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Juana Molina - Son

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Artist: Juana Molina

Album: Son

Label: Domino

Review date: May. 21, 2006


Juana Molina speaks English well enough, and the recording credits that appear within Sonís gorgeously colorful booklet are in that language. But her singing and the albumís printed lyrics are all in Spanish. In concert, sheíll say that sheís turning the tables after hearing English-language music throughout her youth, but itís also a canny strategy to focus the listenerís attention upon the attractive timbres and melodies that the Argentinean singer and multi-instrumentalist has crafted for this marvelous record.

Son is Molinaís third album for Domino, the third that she made at home and mostly on her own, and her best to date; the songs are simultaneously more richly detailed and more succinct than those on Segundo and Tres Cosas. Her first record, released a decade ago in Argentina, is reputedly a fairly conventional product of conventional pop-craft methodology; get the chick in to strum her guitar and sing her songs, then wrap it up in flavor-of-the-month studio-hack backing. Its failure inspired the way that Molina has worked ever since; at home, playing and programming nearly everything by herself.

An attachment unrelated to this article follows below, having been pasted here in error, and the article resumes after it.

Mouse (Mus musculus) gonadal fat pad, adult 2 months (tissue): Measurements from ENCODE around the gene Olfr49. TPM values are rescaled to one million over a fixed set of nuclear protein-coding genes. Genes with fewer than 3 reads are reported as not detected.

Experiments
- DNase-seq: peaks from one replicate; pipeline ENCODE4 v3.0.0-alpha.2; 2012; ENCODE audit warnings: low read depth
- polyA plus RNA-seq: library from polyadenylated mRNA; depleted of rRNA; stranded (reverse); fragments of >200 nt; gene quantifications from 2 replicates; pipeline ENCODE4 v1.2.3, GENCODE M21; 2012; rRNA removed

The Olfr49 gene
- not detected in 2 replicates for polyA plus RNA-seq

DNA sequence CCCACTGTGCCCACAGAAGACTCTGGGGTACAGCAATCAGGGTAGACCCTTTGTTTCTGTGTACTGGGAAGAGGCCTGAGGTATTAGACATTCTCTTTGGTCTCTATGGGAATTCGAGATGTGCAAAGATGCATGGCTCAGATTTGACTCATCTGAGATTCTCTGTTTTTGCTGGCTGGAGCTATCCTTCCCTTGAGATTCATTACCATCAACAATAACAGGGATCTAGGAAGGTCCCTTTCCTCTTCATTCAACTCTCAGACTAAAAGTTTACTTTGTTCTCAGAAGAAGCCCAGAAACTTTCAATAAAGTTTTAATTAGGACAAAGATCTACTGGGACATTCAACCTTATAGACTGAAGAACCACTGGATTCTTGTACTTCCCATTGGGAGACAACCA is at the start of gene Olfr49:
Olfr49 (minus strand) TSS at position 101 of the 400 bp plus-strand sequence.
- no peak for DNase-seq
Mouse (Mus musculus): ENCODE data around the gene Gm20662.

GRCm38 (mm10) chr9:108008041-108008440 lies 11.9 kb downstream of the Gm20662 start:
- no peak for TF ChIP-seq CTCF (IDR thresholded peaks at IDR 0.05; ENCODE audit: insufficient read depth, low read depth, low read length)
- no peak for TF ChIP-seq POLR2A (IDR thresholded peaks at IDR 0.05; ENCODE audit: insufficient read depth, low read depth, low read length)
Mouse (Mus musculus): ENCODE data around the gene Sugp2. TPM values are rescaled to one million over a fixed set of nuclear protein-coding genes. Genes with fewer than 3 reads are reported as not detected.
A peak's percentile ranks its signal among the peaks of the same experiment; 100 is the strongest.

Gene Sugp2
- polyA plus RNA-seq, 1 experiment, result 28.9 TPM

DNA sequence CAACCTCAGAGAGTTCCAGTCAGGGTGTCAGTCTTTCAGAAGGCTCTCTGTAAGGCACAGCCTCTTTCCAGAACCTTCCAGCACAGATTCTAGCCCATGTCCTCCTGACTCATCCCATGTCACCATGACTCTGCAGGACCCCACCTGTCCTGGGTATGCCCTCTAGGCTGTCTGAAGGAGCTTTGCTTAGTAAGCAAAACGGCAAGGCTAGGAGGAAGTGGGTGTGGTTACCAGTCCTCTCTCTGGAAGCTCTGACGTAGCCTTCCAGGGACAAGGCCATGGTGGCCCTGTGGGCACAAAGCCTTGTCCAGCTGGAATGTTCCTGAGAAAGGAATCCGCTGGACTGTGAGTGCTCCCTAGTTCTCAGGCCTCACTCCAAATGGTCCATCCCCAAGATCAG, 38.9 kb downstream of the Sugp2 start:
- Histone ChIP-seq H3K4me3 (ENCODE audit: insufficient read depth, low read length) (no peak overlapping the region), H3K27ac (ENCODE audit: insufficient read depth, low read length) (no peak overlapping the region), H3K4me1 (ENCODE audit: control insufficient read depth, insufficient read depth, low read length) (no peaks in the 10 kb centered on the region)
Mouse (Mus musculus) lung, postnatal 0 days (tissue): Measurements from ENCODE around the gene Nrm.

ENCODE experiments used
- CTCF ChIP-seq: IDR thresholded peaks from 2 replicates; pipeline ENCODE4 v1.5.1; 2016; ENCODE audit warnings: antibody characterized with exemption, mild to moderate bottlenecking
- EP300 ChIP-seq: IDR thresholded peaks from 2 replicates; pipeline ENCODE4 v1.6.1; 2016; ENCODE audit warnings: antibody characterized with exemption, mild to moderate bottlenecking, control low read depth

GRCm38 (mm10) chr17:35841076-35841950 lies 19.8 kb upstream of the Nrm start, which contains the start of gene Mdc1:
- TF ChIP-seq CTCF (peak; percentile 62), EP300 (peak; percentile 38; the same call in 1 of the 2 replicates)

She is a deft manipulator of electronics, layering and shifting her flexible voice into complex, richly textured harmonies spiked with subtle dissonances. Molina sails nimble forays into whistling, scatting, and ersatz Indian vocal percussion that flow like the wind over a contoured landscape of old-school synth blips, acoustic guitar figures, pulsing, low-key beats, and metallic percussion treated so it melts into the keyboard tones. Field recordings, particularly of birds, drift in and out of the mix; despite the proliferation of electronically generated sounds, this record sounds like it was made with the window open, the breeze blowing, and the sun streaming in.

Molina spent part of her childhood in exile in Europe, and the Beatles and King Crimson spent a lot of time on her turntable; bossa nova sensuality, proggy architectural aspirations, and an unambiguous appreciation for tunes that stuck in your head are all part of her musical DNA. The electronic tones that predominate remind me more of Cluster or Boards of Canada. But the booklet and art, which depicts little girls riding a horse and her great auntís sumptuous dresses and embroidery, points away from music-as-music; it works in concert with the birdsong and the moments when Molina makes her voice sound like a catís to create music thatís not just about other music, but that feels connected to a world of relationships and natural experiences.

By Bill Meyer

Other Reviews of Juana Molina

Tres Cosas

Segundo

Un Dia

Read More

View all articles by Bill Meyer

Find out more about Domino

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